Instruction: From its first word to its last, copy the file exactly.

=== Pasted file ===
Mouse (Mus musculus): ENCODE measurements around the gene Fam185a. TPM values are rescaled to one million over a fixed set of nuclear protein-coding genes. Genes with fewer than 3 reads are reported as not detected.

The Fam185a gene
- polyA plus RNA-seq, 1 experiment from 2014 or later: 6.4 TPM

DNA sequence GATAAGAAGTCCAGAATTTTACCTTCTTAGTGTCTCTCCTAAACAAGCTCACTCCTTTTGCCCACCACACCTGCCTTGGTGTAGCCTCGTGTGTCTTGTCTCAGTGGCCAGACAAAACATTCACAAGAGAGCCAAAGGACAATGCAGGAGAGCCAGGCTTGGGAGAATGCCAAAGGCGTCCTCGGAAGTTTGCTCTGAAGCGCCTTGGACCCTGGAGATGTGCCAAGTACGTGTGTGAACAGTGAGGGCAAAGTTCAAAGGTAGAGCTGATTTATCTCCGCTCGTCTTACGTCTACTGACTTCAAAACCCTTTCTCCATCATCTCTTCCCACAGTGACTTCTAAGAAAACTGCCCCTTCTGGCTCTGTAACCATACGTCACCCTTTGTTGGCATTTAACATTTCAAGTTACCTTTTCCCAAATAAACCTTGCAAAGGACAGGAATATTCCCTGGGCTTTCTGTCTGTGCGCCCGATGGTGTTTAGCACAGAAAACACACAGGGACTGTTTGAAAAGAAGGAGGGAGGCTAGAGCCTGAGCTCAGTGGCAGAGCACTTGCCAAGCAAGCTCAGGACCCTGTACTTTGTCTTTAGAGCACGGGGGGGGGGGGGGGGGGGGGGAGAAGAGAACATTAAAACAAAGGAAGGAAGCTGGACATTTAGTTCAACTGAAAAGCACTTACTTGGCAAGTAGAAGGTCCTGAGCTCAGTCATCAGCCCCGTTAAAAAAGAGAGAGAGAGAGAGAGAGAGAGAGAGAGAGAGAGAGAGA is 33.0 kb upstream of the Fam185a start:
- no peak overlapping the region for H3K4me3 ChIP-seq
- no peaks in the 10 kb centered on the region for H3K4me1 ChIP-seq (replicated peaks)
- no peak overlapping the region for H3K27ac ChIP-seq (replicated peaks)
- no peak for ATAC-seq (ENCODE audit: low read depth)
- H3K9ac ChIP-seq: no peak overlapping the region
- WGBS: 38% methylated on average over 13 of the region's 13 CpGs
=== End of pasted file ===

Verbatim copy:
Mouse (Mus musculus): ENCODE measurements around the gene Fam185a. TPM values are rescaled to one million over a fixed set of nuclear protein-coding genes. Genes with fewer than 3 reads are reported as not detected.

The Fam185a gene
- polyA plus RNA-seq, 1 experiment from 2014 or later: 6.4 TPM

DNA sequence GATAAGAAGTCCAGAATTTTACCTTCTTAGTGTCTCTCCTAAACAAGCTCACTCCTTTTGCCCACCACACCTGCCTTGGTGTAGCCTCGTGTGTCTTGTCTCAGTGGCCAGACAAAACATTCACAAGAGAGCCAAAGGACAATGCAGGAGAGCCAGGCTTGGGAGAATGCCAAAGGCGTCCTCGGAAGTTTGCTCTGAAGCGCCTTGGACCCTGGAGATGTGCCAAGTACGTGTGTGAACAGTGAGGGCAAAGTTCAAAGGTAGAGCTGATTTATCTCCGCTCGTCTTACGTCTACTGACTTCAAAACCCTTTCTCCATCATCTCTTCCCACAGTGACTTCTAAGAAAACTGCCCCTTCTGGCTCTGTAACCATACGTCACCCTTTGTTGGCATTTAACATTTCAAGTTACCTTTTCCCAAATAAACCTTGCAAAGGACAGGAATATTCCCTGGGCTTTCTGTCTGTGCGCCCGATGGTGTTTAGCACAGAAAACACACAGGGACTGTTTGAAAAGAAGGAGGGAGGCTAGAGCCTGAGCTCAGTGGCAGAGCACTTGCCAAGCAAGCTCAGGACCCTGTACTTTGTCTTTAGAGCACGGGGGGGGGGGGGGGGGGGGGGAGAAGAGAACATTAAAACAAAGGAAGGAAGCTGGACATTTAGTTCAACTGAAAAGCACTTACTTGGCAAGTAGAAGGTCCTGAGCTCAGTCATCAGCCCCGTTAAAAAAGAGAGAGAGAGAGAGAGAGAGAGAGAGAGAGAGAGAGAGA is 33.0 kb upstream of the Fam185a start:
- no peak overlapping the region for H3K4me3 ChIP-seq
- no peaks in the 10 kb centered on the region for H3K4me1 ChIP-seq (replicated peaks)
- no peak overlapping the region for H3K27ac ChIP-seq (replicated peaks)
- no peak for ATAC-seq (ENCODE audit: low read depth)
- H3K9ac ChIP-seq: no peak overlapping the region
- WGBS: 38% methylated on average over 13 of the region's 13 CpGs